This is a reskin of Keinchiro’s 113 Series upgraded by Hirochi. All the necessary dependencies are included in this package or are avaible on the DLS.
By the late 1950s, JNR was facing the problem of rapidly increasing ridership on inner- and outer-suburban lines, such as the Tokaido Main Line rapid services from Tokyo to Atami or the busy commuter services around Nagoya and Osaka.
At the time, these lines were primarily served by obsolete pre-war and substandard war-time stock such as the 63 and 72 Serieses, with the exception of the relatively modern (but already inadequate) 80 Series running a few Tokaido Line Services.
Until then, new stock had been introduced only for express and rapid services, with the majority of local service being left to old, rattling and uncomfortable trains.
Therefore, a new design was urgently needed.
Mostly based on the AC/DC 401 Series introduced in 1960 for Joban Line services (but also with a few element of the 153 Series for Tokaido Line Rapid Services and of the 115 Series for School Excursion Services), the first sets of the new 111 Series entered service in 1961.
They were an epocal improvement compared to the older stock: the three doors per side greatly increased the speed of boarding and alighting, the new “box seat” design (wich would become standard for JNR stock) was a farcry from the old, uncomfortable wooden benches, the disc brakes and cardan-drive motors greatly improved traction performance, and many, many more.
In short, the 111 Series was more comfortable, had a better performance, was easier to maintain and was far more versatile than the older stock.
In 1963, an improved version was introduced, simplyfing construction and using the newer, higher-performance MT54 motors (rather than the older MT46 type): the 113 Series.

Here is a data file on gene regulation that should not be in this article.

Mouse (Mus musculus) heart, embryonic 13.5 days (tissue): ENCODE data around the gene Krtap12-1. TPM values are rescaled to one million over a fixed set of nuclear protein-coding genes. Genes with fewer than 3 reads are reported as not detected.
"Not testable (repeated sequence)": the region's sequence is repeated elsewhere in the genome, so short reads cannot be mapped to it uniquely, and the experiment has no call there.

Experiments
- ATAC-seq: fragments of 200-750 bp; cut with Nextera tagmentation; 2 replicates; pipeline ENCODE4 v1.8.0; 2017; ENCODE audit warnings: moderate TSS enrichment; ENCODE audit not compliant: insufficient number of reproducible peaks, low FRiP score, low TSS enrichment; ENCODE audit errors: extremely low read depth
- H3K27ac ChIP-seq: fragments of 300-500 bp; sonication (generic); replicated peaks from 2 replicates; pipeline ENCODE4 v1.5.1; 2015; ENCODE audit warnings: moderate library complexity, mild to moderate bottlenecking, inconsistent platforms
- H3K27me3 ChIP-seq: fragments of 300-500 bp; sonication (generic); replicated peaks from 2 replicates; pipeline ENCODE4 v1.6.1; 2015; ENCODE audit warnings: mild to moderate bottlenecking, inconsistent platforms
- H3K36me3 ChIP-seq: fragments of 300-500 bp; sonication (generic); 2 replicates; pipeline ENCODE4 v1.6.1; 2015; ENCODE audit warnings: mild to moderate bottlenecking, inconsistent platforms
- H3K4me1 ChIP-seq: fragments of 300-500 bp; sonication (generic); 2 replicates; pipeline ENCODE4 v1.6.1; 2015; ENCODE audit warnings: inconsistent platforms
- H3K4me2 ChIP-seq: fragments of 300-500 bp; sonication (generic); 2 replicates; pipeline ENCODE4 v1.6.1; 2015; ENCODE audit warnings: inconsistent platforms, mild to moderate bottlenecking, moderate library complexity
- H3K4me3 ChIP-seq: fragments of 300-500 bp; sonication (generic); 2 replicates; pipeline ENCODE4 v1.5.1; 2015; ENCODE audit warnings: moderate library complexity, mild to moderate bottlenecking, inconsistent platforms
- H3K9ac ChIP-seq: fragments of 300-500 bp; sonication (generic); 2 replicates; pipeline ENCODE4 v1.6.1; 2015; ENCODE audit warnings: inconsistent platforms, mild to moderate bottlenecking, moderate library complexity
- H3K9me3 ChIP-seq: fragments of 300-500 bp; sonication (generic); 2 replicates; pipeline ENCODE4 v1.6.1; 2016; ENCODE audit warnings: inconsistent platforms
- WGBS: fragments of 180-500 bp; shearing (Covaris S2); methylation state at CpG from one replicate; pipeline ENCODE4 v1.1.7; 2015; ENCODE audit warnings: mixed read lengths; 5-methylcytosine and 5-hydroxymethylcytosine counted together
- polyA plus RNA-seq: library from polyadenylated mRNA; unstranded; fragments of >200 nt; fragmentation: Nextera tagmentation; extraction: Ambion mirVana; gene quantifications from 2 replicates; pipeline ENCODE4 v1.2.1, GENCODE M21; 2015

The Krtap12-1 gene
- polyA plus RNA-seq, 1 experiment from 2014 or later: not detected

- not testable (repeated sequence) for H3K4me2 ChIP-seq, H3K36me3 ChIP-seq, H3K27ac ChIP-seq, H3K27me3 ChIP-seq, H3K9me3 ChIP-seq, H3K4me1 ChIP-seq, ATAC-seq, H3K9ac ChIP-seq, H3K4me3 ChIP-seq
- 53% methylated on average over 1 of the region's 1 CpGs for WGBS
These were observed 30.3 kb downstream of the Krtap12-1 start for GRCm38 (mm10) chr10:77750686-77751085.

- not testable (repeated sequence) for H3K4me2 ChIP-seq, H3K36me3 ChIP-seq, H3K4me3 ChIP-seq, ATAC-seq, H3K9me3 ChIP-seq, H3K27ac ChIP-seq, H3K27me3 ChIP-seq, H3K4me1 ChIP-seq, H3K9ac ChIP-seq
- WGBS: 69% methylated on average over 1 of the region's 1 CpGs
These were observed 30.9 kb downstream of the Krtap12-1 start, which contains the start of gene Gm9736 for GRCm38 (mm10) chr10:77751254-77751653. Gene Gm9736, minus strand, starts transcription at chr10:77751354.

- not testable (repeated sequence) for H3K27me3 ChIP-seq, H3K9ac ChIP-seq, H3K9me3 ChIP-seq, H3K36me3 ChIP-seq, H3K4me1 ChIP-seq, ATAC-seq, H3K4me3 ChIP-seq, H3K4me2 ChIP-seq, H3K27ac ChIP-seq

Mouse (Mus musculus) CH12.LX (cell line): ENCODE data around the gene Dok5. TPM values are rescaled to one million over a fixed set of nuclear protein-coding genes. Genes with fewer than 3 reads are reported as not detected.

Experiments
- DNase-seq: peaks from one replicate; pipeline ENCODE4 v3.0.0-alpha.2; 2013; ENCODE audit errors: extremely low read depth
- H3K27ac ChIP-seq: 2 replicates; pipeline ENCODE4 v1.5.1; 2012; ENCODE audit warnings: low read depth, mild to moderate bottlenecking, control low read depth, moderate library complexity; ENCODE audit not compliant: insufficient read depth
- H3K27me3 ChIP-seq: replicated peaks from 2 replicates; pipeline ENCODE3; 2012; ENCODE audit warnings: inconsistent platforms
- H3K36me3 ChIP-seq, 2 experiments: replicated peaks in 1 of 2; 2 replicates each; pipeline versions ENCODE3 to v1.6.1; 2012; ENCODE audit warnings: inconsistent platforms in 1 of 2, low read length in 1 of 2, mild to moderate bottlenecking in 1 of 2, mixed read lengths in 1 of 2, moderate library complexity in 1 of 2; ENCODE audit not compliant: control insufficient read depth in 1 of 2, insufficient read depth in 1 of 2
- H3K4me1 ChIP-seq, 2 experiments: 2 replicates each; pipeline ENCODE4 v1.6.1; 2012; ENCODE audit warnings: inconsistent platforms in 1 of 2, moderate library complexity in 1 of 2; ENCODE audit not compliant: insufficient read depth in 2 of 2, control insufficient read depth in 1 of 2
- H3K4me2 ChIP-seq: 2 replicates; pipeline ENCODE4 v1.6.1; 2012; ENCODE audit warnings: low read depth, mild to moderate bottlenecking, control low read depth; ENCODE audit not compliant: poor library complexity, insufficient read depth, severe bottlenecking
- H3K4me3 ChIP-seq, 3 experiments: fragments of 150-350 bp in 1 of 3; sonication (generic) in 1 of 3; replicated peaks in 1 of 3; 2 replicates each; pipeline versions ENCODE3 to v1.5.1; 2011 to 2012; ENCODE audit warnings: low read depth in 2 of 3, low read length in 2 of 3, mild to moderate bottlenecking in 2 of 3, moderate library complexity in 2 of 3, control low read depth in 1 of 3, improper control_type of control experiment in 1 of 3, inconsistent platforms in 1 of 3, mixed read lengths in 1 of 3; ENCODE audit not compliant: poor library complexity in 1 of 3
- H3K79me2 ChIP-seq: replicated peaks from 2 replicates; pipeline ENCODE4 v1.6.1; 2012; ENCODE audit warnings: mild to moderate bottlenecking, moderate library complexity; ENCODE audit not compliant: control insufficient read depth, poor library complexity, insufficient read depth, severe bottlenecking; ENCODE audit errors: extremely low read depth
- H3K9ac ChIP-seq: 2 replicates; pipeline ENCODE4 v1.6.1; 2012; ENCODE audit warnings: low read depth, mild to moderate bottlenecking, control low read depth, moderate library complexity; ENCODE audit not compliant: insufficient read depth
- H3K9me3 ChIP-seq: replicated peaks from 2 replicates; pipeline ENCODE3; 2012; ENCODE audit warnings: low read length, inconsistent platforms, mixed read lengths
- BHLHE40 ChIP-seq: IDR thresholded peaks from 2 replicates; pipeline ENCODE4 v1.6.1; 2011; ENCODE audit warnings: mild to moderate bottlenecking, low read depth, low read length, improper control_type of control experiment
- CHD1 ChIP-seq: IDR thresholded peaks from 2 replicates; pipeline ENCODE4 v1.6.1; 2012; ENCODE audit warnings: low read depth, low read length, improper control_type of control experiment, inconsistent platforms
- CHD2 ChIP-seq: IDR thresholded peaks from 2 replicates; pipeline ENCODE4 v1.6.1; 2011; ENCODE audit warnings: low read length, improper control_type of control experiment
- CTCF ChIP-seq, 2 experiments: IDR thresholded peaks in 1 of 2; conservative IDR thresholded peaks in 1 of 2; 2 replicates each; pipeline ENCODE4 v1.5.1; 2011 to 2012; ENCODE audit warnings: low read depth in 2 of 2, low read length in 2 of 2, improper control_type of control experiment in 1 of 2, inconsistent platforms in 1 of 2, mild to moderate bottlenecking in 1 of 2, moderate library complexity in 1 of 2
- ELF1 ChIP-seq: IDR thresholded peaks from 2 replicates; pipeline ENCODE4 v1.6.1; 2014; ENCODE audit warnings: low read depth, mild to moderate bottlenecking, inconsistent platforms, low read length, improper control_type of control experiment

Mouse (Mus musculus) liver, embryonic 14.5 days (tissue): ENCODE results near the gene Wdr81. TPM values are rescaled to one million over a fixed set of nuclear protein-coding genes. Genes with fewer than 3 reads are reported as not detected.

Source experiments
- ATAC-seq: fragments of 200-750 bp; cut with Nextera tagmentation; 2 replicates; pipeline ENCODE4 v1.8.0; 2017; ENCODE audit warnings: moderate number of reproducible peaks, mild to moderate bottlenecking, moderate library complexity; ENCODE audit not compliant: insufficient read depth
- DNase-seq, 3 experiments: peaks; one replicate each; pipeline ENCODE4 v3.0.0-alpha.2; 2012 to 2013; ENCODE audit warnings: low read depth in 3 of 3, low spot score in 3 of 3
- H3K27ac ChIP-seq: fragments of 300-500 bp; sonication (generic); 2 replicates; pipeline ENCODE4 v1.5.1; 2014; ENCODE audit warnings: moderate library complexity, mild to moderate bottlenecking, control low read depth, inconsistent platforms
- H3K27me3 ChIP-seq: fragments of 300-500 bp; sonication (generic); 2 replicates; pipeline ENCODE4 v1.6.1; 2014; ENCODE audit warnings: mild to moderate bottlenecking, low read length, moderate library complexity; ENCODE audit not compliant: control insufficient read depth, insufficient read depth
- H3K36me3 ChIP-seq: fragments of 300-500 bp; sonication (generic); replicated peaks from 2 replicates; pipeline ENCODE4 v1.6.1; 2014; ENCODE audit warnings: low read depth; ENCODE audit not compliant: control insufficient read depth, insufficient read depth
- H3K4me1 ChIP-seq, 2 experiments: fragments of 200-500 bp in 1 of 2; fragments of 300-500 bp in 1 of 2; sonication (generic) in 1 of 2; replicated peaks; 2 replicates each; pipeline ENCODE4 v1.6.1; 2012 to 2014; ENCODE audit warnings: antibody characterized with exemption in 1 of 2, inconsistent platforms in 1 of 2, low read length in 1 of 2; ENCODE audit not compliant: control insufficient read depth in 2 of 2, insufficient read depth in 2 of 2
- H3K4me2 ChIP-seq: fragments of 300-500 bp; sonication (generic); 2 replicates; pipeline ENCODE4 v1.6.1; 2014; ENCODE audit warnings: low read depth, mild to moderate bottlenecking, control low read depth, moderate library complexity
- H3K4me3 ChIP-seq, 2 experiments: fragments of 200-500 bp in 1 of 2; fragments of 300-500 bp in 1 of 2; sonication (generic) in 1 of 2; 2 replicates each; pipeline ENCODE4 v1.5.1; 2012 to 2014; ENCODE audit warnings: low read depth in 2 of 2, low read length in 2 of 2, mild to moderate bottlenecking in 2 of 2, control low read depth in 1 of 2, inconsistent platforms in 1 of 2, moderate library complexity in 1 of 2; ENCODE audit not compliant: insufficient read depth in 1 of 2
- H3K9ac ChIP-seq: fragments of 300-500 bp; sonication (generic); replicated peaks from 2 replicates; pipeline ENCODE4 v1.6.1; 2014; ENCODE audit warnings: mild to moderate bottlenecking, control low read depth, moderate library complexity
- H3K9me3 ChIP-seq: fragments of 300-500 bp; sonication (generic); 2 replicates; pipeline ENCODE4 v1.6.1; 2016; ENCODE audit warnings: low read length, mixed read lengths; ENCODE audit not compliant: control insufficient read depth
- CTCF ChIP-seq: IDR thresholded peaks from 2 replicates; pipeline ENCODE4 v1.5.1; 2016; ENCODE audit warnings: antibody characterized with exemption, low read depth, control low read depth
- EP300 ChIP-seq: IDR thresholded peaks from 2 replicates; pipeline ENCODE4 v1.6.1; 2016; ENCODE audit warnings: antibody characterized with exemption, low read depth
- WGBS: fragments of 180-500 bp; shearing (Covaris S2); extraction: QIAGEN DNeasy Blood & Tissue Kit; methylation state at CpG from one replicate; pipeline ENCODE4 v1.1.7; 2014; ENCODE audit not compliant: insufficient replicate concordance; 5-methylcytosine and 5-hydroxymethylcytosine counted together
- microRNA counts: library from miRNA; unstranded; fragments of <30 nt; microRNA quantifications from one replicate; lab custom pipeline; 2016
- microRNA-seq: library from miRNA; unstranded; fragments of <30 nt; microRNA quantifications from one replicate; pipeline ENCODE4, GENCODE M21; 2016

The 113 Series was an improvement of the already highly successful 111 Series design. So successful, that 113 Series production started in 1963 and ended 19 years and 2943 cars later in 1982!
Being also a versatile design, the 113 Series was produced in several subserieses (such as the -1000 subseries for the Sobu Line or the -2000 subseries with improved seating for the Nagoya Area) and was itself the base for all subsequent JNR standard designs of both suburban and rapid trains, such as the 115 Series for cold areas and mountainous lines, the AC/DC “standard” 415 Series, the 169 Series and many more.
The 113 Series and it’s derivatives, togheter with the 103 Series for commuter and urban services, were part of JNR’s “new performance trains” family, a series of standardized rolling stock designs wich were designed to be as simple and economical to produce as possible, enabling a fast mass-production with a final goal of replacing all the pre-war stock in service on all but few of JNR’s lines.
With the standardizaztion and the mass production, a total just shy of 3000 cars of the 113 Series was made, and with this huge amount, the 113 Series had diffused on practically evry major line from Tokyo to Hiroshima, even coming close to run all the suburban and commuter service in the Nagoya area!
With a few exceptions (notably the Yokosuka and Sobu Lines units), 113 Series sets all wore the orange and green “Shonan Livery”, wich had been introduced by the 80 Series in 1950.
Originally intended only for Tokaido Line trains (“Shonan” is the name of a popular seaside area between Odawara and Ofuna, just south of Tokyo), it quickly became the standard livery for JNR’s suburban trains, and with the huge diffusion of 113 and 115 Serieses trains, the Shonan livery quickly became famous all across Japan.
After JNR’s privatization in 1987, the fleet of the 113 Series and it’s derivatives were split between the newly formed JR East, JR Central and JR West, with JR Shikoku inheriting and returning to service a few previously-retired 111 Series sets.
As of today, the 113 Series still survives in the Kyoto and Setouchi areas, where they’re run by JR West, but their fleet is getting thinner and thinner by the year as most trains are atleast 40 yeas old.
Even so, after many different replacements had been introduced, the 113 Series and it’s derivatives are still regarded as an icon of Japanese railways, togheter with the 0 Series Shinkansen, C62 Steam Locomotives and EF66 Electric Locomotives.
The Shonan livery was so influential that it inspired not one, but two JR-Group company colours: dark green for JR East and orange for JR Central.